In northern Peru, I met with Mother Sofia, a nun running a refuge for undocumented Venezuelan families who would otherwise be sleeping on the streets. These families were arriving over the border underweight with no money, she told me. “It’s a harsh and painful reality. They have no food and no work, they’ve come here for a better future.”
I spoke to some of the families sleeping in shelters at the makeshift refugee camp which had been set up by NGOs at the border control point where people who had applied for asylum rather than enter the country illegally (which the majority now do) awaited news from the Government.
Luis Coraspe (21) and his girlfriend Gabriela Gutierrez (17) had arrived in the camp with their nine-month old daughter Luisangelis, Gabriela’s brother and mother in January. When I asked why they’d chosen to regularise their status rather than continuing their journey illegally over the border, Luis told me: “We want to apply to study and work and live our lives in peace. We can’t live our lives on the run.”
Maxfredid Pérez Rodríguez, chief of police for Tumbes region, explained that he had nothing against the first wave of Venezuelans who arrived in Peru a few years ago – “professional, cultured people” in his own words. The more recent arrivals, are different, he said, adding that robberies and assaults were on the rise.
Peruvian economist Elmer Cuba later disputed these claims, and says that violence and security issues in Peru had not worsened with the arrival of Venezuelan migrants but that the press had framed it this way.
Lita Orrego, head of Migration for Tumbes, told me the government was focused on supporting Venezuelan migrants and that these people “are our brothers”.
“We as Peruvians have been through difficult times ourselves and know what migration is like. We need to work to integrate Venezuelans into our communities and fight against xenophobia towards these people.”
Further south in Lima, I met Venezuelans who had been in the country over a year but were still waiting for appointments to confirm their asylum requests. In La Gamarra, Lima’s sprawling textile district, I learned that xenophobia was not an issue for those who arrived two years ago but that anti-Venezuelan abuse was on the increase.
In a refuge in the north of the city, I met 63-year-old Juana who suffered from diabetes and had followed her son to Peru. “I’d never left Venezuela in my life before coming here, I’d never imagined I’d have to leave my home,” she told me. “I can’t go back but I feel scared here.”
Also in Lima, I met middle-class professional Venezuelans who had arrived as part of the “first wave” of migrants but found their qualifications were not recognised in their new home. 12-year-old Victoria, who spoke to me with her parents outside Lima’s migration office, said she had also noticed a change in people’s attitudes to Venezuelans.
“They saw news reports about Venezuelan criminals and I’m the only Venezuelan in the school. They never say anything directly but I can hear them saying” Be careful, she’s Venezuelan, she’ll murder you.”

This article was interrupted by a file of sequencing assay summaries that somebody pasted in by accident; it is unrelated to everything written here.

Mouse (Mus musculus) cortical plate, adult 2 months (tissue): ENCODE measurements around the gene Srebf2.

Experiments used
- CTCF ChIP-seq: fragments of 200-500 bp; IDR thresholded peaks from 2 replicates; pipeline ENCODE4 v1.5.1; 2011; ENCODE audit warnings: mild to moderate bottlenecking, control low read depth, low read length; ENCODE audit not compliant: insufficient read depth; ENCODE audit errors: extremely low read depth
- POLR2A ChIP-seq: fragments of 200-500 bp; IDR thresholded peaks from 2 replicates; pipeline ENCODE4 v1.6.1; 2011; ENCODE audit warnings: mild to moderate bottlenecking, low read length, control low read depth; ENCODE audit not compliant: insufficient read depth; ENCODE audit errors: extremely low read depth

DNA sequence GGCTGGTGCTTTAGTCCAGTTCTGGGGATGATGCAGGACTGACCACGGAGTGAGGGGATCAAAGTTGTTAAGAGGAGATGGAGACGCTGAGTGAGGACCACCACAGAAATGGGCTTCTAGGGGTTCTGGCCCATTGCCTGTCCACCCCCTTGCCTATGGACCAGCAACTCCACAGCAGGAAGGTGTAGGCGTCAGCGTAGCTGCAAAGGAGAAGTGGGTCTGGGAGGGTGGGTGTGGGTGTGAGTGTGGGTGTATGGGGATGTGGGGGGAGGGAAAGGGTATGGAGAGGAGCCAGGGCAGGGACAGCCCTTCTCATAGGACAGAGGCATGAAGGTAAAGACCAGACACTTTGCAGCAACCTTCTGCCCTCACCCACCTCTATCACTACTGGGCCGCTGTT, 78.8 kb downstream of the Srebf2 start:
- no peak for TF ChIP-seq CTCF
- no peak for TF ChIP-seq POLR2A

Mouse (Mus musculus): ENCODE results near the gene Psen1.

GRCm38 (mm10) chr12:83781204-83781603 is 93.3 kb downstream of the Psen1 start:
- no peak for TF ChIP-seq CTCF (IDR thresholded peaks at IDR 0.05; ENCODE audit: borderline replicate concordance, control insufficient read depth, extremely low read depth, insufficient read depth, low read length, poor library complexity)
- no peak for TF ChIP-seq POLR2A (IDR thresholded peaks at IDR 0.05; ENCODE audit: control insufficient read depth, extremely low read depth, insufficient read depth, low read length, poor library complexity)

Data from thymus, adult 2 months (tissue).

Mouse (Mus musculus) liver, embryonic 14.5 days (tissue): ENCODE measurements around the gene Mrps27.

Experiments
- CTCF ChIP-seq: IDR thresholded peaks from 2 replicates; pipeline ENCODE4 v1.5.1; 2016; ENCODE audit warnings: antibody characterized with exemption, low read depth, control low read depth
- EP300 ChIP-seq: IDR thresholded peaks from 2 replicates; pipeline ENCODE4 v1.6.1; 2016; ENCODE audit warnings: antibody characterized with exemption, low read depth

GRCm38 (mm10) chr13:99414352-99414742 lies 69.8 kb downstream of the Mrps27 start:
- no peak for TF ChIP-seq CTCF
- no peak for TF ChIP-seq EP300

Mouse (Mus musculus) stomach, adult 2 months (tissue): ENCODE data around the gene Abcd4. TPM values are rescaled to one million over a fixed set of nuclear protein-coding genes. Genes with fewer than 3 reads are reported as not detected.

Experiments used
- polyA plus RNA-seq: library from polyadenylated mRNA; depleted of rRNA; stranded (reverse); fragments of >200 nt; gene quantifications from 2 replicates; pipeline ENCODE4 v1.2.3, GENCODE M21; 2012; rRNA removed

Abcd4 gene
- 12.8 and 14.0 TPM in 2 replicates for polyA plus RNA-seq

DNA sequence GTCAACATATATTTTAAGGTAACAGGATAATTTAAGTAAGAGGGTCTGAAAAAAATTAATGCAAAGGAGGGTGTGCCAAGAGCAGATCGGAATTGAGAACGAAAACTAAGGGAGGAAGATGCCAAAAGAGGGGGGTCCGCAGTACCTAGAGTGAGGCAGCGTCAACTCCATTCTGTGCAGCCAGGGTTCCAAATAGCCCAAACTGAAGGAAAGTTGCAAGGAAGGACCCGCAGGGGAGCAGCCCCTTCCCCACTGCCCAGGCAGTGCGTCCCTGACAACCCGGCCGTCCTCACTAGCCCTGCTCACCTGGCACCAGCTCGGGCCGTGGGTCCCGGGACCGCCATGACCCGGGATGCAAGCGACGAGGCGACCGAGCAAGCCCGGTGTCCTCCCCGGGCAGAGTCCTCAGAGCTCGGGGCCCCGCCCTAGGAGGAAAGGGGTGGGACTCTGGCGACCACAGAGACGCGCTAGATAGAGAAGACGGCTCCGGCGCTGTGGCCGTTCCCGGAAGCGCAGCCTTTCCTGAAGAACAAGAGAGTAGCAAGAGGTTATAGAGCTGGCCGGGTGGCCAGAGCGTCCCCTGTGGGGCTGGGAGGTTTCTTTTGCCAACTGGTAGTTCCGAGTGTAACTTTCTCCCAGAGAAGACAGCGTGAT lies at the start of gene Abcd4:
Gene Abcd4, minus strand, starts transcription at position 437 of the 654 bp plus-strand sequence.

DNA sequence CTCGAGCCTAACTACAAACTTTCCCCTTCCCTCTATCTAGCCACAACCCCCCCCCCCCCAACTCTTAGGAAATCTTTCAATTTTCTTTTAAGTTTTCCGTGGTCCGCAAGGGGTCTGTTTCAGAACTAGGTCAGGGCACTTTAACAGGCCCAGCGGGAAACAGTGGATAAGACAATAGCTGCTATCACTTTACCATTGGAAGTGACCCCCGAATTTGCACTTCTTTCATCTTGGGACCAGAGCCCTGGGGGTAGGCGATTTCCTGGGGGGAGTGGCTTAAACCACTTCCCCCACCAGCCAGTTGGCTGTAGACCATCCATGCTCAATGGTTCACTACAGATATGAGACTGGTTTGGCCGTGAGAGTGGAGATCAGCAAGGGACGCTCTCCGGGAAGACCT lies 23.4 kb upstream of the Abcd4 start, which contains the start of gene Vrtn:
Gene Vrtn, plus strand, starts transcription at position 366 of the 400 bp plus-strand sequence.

I arrived back in Europe the weekend the Covid-19 pandemic exploded in Italy. A few weeks later, on March 15th, Peru became the first country in Latin America to introduce quarantine measures and declared a state of national emergency for 90 days as well as closing all its borders. While some of these measures were lifted in early July, Peru’s international borders are set to remain closed until the end of the month.
During the pandemic, Peru, which has recorded more 320,000 cases of Covid-19 and nearly 11,700 deaths caused by the virus, introduced a support scheme for those out of work. However, refugees and migrants were not eligible for this support with many relying on charity handouts to survive during lockdown. The UN warned in the April that more than 200,000 Venezuelan migrant families were in a situation of extreme vulnerability.
Meanwhile, Peru continued to grapple with a national health crisis, particularly in my former hometown of Iquitos, a city already plagued by poverty where hospitals ran out of oxygen in May.
Some Venezuelans in Peru decided during the lockdown to return home because of the lack of work available in the country. Others struggled to put food on the table while also faced with the very real danger of contracting the virus.
By June 2020, a total of 5.1 million people had fled Venezuela. While the coronavirus pandemic did slow this migration flow, thousands are continuing to flee their home country seeking stability elsewhere in Latin America. This migration crisis is not going away. While we Europeans tend not to pay much attention to events unfolding in South America, there is no doubt in my mind that countries like Peru and Colombia cannot deal with this crisis alone. Without international cooperation and support, particularly from Europe, this humanitarian disaster will only get worse.
Sorcha’s project was published in three articles in The Irish Times, click here; here; and here, to read online versions. A gallery from Sorcha’s project can also be viewed here.